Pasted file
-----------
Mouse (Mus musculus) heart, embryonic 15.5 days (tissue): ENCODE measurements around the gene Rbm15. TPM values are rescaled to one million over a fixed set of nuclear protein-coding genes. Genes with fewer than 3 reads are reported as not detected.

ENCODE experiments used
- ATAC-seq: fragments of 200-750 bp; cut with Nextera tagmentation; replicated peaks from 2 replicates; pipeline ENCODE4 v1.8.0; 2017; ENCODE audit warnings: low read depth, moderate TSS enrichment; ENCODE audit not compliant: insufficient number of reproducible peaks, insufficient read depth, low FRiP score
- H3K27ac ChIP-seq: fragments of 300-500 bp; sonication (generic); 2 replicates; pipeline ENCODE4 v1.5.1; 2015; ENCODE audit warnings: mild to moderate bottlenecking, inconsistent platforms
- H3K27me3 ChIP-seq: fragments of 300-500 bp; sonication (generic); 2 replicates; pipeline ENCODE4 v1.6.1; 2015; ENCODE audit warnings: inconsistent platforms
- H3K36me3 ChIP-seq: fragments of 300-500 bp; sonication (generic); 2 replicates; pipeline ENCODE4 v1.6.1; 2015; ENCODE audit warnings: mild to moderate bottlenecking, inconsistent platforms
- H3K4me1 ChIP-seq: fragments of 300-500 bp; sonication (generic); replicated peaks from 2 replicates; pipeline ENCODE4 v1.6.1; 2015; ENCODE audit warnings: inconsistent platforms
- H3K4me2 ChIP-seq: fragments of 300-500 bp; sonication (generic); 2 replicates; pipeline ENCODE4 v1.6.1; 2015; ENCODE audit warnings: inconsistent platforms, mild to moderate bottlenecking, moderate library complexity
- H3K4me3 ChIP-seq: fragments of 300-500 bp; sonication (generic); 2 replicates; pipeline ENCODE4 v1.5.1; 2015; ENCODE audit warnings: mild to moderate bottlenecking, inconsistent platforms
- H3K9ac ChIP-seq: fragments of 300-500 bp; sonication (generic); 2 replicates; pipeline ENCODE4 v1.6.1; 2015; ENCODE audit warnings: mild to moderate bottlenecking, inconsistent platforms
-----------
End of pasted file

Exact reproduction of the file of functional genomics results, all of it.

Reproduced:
Mouse (Mus musculus) heart, embryonic 15.5 days (tissue): ENCODE measurements around the gene Rbm15. TPM values are rescaled to one million over a fixed set of nuclear protein-coding genes. Genes with fewer than 3 reads are reported as not detected.

ENCODE experiments used
- ATAC-seq: fragments of 200-750 bp; cut with Nextera tagmentation; replicated peaks from 2 replicates; pipeline ENCODE4 v1.8.0; 2017; ENCODE audit warnings: low read depth, moderate TSS enrichment; ENCODE audit not compliant: insufficient number of reproducible peaks, insufficient read depth, low FRiP score
- H3K27ac ChIP-seq: fragments of 300-500 bp; sonication (generic); 2 replicates; pipeline ENCODE4 v1.5.1; 2015; ENCODE audit warnings: mild to moderate bottlenecking, inconsistent platforms
- H3K27me3 ChIP-seq: fragments of 300-500 bp; sonication (generic); 2 replicates; pipeline ENCODE4 v1.6.1; 2015; ENCODE audit warnings: inconsistent platforms
- H3K36me3 ChIP-seq: fragments of 300-500 bp; sonication (generic); 2 replicates; pipeline ENCODE4 v1.6.1; 2015; ENCODE audit warnings: mild to moderate bottlenecking, inconsistent platforms
- H3K4me1 ChIP-seq: fragments of 300-500 bp; sonication (generic); replicated peaks from 2 replicates; pipeline ENCODE4 v1.6.1; 2015; ENCODE audit warnings: inconsistent platforms
- H3K4me2 ChIP-seq: fragments of 300-500 bp; sonication (generic); 2 replicates; pipeline ENCODE4 v1.6.1; 2015; ENCODE audit warnings: inconsistent platforms, mild to moderate bottlenecking, moderate library complexity
- H3K4me3 ChIP-seq: fragments of 300-500 bp; sonication (generic); 2 replicates; pipeline ENCODE4 v1.5.1; 2015; ENCODE audit warnings: mild to moderate bottlenecking, inconsistent platforms
- H3K9ac ChIP-seq: fragments of 300-500 bp; sonication (generic); 2 replicates; pipeline ENCODE4 v1.6.1; 2015; ENCODE audit warnings: mild to moderate bottlenecking, inconsistent platforms